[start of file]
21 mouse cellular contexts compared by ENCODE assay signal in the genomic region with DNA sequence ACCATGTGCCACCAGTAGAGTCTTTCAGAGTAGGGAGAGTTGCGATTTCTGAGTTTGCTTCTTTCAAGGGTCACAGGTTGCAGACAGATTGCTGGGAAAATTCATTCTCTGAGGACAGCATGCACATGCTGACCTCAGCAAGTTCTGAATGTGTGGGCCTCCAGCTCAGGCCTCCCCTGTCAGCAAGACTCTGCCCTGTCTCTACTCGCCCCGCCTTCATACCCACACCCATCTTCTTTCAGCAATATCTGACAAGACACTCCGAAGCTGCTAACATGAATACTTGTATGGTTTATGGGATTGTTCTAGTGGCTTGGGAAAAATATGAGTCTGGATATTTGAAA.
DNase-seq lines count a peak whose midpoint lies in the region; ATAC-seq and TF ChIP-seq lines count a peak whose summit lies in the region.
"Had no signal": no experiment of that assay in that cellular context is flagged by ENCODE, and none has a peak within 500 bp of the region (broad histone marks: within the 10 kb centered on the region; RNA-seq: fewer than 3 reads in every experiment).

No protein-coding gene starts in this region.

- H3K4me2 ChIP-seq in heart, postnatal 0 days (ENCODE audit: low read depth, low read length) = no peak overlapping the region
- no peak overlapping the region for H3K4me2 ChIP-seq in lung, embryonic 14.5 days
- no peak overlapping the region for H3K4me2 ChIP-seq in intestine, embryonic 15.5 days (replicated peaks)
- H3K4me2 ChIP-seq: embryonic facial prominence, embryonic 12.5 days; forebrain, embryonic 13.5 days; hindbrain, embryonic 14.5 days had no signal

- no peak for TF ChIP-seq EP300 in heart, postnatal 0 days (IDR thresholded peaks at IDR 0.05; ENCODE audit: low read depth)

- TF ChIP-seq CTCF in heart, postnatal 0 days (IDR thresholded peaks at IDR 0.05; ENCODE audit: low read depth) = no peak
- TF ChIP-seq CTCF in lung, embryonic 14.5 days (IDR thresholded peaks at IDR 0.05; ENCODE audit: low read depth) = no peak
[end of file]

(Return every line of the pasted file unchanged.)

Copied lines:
21 mouse cellular contexts compared by ENCODE assay signal in the genomic region with DNA sequence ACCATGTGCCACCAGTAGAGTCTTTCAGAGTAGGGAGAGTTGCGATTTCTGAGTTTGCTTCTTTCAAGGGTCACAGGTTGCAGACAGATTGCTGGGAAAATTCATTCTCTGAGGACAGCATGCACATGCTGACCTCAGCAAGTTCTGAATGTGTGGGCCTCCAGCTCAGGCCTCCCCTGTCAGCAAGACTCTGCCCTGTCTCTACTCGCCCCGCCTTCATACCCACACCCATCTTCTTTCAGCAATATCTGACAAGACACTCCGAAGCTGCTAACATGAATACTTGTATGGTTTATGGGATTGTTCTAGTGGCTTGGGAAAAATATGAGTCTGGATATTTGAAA.
DNase-seq lines count a peak whose midpoint lies in the region; ATAC-seq and TF ChIP-seq lines count a peak whose summit lies in the region.
"Had no signal": no experiment of that assay in that cellular context is flagged by ENCODE, and none has a peak within 500 bp of the region (broad histone marks: within the 10 kb centered on the region; RNA-seq: fewer than 3 reads in every experiment).

No protein-coding gene starts in this region.

- H3K4me2 ChIP-seq in heart, postnatal 0 days (ENCODE audit: low read depth, low read length) = no peak overlapping the region
- no peak overlapping the region for H3K4me2 ChIP-seq in lung, embryonic 14.5 days
- no peak overlapping the region for H3K4me2 ChIP-seq in intestine, embryonic 15.5 days (replicated peaks)
- H3K4me2 ChIP-seq: embryonic facial prominence, embryonic 12.5 days; forebrain, embryonic 13.5 days; hindbrain, embryonic 14.5 days had no signal

- no peak for TF ChIP-seq EP300 in heart, postnatal 0 days (IDR thresholded peaks at IDR 0.05; ENCODE audit: low read depth)

- TF ChIP-seq CTCF in heart, postnatal 0 days (IDR thresholded peaks at IDR 0.05; ENCODE audit: low read depth) = no peak
- TF ChIP-seq CTCF in lung, embryonic 14.5 days (IDR thresholded peaks at IDR 0.05; ENCODE audit: low read depth) = no peak